China’s economy continues to slow

  • China’s economy grew by 6.4% in the year to December, the weakest pace since early 2009.
  • In 2018, GDP expanded by 6.6%, largely in line with the “around” 6.5% rate previously nominated by the government.
  • The major surprise from today’s data came from industrial output that accelerated noticeably, and unexpectedly, in the year to December.
  • Economists believe policymakers will continue to roll out targeted stimulus to help support the economy this year.

Chinese economic growth continued to slow in the final three months of 2018, expanding at the slowest year-on-year pace since the height of the GFC.

According to the National Bureau of Statistics (NBS), GDP grew by 6.4% compared to a year earlier, the weakest increase since Q1 2009.

The result was in line with market expectations, and down from 6.5% in the year to September.

By industry, the NBS said China’s tertiary sectors — mainly services — expanded by 7.6% during the quarter compared to a year earlier, outpacing growth of 5.8% and 3.5% respectively for the secondary and primary sectors over the same period.

After seasonal adjustments, the economy expanded by 1.5% in the December quarter, in line with economists’ expectations.


Compared to 2017, growth over the year stood at 6.6%, also a decade-low. The government was targeting growth of around 6.5% for the year. The small upside beat was helped by a 0.1% downward revision to GDP growth in 2017 announced by the government last week.

“In general, the national economy continued to operate in a reasonable range in 2018, achieving an overall stability and stability,” the NBS said in a statement translated by Google.

“At the same time, we must also see that the economic operation is stable and changeable, and the external environment is complicated and severe.

“The economy is facing downward pressure, and the problems in progress must be resolved in a targeted manner.”

While the GDP result was largely in line with expectations, keeping with the unusual trend of meeting or slightly exceeding forecasts seen in recent years, industrial output did not, lifting sharply in December.

From 12 months earlier output grew by 5.7%, breezing past the 5.3% increase that had been eyed by markets. Output previously grew by 5.4% in the year to November.

While volatile, the December result suggests the industrial parts of economy were carrying some reasonable momentum into the New Year, helped perhaps by previously-announced stimulus measures rolled out by policymakers to underpin economic activity.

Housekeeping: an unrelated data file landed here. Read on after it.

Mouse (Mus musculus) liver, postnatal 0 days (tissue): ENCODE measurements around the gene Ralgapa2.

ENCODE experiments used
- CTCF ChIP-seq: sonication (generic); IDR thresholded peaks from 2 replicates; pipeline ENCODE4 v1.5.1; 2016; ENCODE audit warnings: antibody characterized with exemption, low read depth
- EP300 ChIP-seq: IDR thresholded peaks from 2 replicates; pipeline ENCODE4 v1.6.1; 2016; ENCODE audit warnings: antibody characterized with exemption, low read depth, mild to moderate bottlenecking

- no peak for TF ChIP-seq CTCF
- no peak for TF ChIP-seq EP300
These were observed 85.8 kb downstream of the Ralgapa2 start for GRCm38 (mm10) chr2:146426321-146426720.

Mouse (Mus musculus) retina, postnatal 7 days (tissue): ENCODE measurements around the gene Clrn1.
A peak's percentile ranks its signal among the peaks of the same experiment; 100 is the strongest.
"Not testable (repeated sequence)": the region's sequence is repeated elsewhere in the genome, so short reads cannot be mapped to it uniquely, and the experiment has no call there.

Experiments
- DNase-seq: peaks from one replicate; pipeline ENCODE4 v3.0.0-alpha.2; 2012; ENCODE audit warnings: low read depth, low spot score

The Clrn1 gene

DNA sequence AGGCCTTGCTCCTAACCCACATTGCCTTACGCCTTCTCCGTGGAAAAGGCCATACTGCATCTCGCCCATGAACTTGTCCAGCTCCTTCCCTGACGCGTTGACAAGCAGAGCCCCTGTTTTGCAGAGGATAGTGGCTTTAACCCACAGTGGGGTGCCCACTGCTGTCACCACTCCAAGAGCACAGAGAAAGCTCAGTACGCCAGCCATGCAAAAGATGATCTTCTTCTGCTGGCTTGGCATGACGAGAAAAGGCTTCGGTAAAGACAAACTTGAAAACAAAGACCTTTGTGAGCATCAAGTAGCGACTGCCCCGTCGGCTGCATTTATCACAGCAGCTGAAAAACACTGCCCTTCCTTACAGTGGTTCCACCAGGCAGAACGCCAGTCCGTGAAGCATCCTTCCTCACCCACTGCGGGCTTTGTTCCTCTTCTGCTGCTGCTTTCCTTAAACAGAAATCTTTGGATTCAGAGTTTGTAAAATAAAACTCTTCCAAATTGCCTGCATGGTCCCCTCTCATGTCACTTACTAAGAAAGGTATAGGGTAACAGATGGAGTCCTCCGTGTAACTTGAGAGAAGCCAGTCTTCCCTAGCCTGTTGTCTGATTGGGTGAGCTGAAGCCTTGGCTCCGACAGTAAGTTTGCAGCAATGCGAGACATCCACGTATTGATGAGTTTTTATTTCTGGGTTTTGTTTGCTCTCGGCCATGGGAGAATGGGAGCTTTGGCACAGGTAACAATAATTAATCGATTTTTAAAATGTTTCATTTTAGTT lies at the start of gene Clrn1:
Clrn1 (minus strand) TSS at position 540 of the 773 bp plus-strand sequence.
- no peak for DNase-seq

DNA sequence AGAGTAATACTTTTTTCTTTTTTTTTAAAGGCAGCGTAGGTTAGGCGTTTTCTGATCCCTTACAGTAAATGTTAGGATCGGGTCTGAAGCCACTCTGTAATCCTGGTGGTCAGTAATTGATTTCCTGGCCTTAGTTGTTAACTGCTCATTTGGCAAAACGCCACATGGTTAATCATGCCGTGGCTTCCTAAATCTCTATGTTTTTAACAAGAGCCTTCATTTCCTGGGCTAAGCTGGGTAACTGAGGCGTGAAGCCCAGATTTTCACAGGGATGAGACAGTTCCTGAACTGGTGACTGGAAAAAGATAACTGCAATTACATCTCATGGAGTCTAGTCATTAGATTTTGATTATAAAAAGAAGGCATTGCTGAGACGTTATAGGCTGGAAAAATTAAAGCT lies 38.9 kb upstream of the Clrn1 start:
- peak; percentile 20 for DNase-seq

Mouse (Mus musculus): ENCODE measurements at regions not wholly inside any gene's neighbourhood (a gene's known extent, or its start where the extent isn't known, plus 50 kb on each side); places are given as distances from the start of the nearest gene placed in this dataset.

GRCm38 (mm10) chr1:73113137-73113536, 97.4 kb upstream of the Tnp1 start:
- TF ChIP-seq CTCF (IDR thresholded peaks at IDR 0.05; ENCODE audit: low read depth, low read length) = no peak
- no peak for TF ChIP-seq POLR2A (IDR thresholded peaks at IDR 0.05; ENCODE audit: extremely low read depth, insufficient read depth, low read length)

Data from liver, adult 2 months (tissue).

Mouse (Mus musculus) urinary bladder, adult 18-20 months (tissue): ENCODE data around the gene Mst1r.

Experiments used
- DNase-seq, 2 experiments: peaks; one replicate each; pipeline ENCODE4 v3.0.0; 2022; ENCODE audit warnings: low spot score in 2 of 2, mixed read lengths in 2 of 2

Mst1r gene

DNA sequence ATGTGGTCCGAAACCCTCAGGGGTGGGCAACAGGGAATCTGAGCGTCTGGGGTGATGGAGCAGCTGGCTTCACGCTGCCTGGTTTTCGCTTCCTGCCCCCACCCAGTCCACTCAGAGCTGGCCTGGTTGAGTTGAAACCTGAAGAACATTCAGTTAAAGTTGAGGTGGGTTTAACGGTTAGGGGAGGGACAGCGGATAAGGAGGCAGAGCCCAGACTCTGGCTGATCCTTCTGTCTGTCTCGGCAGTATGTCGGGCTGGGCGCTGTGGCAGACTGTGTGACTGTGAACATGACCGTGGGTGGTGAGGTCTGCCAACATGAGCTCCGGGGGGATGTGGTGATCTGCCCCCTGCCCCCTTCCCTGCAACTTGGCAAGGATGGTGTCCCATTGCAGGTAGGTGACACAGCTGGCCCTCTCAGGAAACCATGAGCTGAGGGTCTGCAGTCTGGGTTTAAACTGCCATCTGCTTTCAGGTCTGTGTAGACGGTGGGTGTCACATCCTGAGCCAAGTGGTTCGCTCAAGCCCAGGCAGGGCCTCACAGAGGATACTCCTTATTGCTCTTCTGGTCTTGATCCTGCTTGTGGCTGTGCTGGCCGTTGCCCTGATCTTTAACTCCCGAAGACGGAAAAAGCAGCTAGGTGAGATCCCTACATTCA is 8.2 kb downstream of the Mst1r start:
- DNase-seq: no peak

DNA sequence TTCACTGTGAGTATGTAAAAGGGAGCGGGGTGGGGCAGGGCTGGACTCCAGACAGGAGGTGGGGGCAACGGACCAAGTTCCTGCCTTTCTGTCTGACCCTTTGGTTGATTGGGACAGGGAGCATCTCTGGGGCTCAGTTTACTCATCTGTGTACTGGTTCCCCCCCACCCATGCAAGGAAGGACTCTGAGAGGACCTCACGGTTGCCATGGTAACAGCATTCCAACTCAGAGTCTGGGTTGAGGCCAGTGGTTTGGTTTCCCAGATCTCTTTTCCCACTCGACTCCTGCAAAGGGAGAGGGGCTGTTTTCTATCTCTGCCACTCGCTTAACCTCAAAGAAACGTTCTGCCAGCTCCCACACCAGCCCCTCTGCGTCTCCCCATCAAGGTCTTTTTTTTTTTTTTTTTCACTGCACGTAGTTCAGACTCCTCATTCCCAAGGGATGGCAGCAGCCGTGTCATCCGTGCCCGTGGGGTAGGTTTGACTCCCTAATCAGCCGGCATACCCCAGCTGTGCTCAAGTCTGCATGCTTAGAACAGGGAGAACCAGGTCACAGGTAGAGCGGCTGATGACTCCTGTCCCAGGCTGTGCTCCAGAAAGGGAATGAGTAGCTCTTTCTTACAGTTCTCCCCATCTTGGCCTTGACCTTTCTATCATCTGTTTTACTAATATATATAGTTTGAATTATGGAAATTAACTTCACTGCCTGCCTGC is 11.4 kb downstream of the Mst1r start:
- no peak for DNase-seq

Elsewhere, growth in retail sales and urban fixed asset investment offered few surprises in December.

From a year earlier retail sales grew by 8.2%, a small improvement from the 8.1% increase in November that was the weakest result in decades. The December result was in line with market expectations.

After a steady improvement in prior months, the positive momentum in fixed asset investment in urban areas stalled over the month, increasing by 5.9% compared to the level reported in 2017, below the 6% expansion expected.

The growth pace was unchanged from that reported between January to November compared to a year earlier.


“If you look at some of the positive spin for this data it’s that December industrial output and retail sales came in better than expected,” Christy Tan, Asia Head of Markets Strategy Research at the National Australia Bank (NAB), told Reuters.

“If we look at the breakdown of the commodity output, they seem to have grown at or above average levels for December.

“That may help remove or reduce some of the concerns of a growth slowdown becoming more entrenched this year.”

AMP Chief Economist Shane Oliver suggested the monthly activity indicators weren’t too bad.

“The industrial output and retail data point to some stabilisation in growth towards the end of last year,” he told Reuters.

“Overall they are not bad numbers although there will be some debate about how reliable these numbers are.”

Looking ahead, Oliver expects China’s GDP growth rate will slow further in 2019, pointing to the likelihood of further targeted stimulus to support economic activity.

“We are expecting a slowdown in Q1 led by exports, although for the year as a whole we are seeing 6.2%,” he said

“As far as policy response is concerned, I don’t think we are likely to see the kind of stimulus we saw in 2015/16.”

Tan at the NAB agrees that recent steps to stabilise growth are unlikely to be the last.

“There will be more stimulus,” she said.

“[Policymakers] have already announced some of the plans which are in approval stage and will be carried out over the course of the year.

“It’s still not time to relax on that front and we will see more effort on stimulus this year.”